More than half (52%) of consumers globally believed that natural ingredients were better for them, and they believed that synthetic ingredients could irritate the skin due to the chemicals used, such as phthalates, parabens and triclosan. They also increasingly are looking for natural alternatives, according to Datamonitor’s July/August 2010 consumer survey. It is this "healthy halo" that consumers feel when they use natural rather than synthetic ingredients that has driven the market for natural personal care products.
Globally, Datamonitor also found that 57% of consumers were either extremely concerned or somewhat concerned about knowing the ingredients used in cosmetics and toiletries. There was, however, a significant knowledge gap, as the Datamonitor survey found that only 16% of global consumers considered themselves highly informed about the impact of chemicals used in everyday products on their health.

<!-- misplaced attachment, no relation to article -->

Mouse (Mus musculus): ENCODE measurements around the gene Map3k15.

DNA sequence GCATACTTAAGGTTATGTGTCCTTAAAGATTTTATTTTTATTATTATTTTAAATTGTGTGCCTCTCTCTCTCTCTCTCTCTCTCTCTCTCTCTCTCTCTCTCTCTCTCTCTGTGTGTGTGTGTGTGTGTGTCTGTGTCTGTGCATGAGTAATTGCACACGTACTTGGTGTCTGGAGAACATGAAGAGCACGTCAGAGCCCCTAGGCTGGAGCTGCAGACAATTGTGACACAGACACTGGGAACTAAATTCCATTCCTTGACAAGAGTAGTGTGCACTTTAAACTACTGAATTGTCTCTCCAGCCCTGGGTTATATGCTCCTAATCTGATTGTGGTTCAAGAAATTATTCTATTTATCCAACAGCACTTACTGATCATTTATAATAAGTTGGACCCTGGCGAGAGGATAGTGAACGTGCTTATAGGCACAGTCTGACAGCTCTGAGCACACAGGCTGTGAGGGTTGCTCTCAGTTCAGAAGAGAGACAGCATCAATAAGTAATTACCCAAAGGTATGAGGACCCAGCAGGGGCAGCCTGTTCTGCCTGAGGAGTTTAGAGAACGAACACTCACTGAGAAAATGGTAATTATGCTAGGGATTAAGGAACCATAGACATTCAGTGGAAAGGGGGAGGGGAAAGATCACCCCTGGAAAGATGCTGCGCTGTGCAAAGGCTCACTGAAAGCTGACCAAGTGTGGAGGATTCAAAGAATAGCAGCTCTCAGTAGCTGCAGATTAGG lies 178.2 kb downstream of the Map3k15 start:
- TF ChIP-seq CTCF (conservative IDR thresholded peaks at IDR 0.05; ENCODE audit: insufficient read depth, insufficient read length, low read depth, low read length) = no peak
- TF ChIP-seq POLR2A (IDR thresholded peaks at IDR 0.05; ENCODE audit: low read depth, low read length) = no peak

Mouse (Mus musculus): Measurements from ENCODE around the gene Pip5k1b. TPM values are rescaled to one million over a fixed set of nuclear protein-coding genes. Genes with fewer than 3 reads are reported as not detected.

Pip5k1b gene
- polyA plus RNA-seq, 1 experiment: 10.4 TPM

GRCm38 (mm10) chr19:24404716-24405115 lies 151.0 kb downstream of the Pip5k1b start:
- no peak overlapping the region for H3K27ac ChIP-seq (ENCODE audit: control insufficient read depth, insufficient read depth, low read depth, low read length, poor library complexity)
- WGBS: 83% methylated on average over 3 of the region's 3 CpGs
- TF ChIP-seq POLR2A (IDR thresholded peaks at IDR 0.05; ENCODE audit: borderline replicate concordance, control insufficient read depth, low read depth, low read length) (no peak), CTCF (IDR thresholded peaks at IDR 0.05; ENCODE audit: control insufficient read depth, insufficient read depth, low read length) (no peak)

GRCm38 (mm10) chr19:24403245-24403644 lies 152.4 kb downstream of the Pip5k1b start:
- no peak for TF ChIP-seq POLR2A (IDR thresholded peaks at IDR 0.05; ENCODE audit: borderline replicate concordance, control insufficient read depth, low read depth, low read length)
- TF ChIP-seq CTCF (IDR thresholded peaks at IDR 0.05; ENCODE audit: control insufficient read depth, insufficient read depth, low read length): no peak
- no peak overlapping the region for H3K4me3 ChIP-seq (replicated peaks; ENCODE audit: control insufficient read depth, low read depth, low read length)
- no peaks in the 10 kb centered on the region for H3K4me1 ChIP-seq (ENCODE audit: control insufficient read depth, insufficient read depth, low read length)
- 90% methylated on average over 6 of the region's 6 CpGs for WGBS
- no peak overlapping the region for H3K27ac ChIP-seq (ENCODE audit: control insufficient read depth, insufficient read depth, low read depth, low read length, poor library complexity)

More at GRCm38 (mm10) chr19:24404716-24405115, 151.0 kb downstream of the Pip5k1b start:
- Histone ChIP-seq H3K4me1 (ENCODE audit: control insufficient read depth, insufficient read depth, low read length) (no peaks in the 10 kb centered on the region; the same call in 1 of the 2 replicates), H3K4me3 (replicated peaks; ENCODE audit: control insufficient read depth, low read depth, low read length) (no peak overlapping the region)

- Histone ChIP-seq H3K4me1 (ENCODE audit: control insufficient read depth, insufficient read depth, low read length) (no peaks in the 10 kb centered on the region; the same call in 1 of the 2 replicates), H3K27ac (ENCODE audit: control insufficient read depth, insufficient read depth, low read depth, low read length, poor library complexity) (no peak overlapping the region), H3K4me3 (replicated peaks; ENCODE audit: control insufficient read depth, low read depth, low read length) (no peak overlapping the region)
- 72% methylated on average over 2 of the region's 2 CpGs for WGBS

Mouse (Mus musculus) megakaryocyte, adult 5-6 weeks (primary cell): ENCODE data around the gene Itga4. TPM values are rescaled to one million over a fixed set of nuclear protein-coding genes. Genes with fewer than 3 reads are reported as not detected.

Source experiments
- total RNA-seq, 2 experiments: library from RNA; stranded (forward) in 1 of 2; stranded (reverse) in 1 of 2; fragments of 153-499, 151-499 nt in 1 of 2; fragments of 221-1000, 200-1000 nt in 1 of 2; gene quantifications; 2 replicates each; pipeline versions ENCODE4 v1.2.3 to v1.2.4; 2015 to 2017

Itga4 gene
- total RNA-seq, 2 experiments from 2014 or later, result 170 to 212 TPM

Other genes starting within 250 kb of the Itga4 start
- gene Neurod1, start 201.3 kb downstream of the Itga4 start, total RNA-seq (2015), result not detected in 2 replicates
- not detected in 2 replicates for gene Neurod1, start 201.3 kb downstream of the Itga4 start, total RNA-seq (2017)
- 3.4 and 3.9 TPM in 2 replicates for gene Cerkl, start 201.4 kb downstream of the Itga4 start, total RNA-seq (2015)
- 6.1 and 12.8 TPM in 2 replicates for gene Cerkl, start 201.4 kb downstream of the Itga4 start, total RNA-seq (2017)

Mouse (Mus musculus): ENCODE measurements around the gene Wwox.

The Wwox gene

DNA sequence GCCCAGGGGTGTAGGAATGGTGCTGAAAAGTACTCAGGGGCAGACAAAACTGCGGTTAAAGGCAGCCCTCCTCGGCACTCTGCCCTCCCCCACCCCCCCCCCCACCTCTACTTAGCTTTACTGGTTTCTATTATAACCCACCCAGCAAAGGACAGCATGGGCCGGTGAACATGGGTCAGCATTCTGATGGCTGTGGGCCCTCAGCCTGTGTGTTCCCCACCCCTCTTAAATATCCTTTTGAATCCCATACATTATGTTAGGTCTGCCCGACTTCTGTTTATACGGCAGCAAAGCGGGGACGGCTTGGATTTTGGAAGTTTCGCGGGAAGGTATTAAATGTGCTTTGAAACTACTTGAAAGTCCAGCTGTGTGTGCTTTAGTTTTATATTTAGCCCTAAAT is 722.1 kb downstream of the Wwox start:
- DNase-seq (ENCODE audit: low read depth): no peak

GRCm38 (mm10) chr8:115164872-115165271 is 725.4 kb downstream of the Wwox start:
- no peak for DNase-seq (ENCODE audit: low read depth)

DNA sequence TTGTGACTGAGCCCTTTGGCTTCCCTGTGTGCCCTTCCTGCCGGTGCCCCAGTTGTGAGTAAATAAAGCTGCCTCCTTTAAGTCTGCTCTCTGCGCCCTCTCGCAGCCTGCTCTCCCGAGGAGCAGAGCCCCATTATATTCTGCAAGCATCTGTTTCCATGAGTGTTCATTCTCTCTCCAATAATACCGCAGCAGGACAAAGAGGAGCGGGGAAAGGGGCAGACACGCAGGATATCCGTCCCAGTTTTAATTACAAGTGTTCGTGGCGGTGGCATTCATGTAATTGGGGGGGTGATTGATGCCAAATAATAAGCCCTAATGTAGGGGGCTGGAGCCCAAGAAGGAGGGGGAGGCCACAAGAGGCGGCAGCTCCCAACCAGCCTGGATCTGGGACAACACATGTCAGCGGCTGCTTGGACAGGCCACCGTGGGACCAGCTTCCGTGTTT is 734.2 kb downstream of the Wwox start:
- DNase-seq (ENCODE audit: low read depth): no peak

Despite the growing concern over the ingredients used in personal care products, consumers also were found to be ambivalent about the efficacy of natural ingredients in personal care. Datamonitor found that 37% of global consumers agreed with the statement, "Health and beauty products formulated with natural ingredients are equally as effective as non-natural products." Meanwhile, 44% of consumers neither agreed nor disagreed. The data suggested that marketers still have some way to go to convince consumers that natural ingredients are just as effective as synthetic ingredients.
"Shoppers will not be prepared to sacrifice performance benefits when it comes to personal care, particularly as many are actively seeking to minimize the time spent on personal hygiene/grooming," stated Matthew Jones, consumer trends analyst at Datamonitor. "Price is also a factor, as consumers will find it difficult to justify any price premiums when there is doubt as to whether they will even see good results."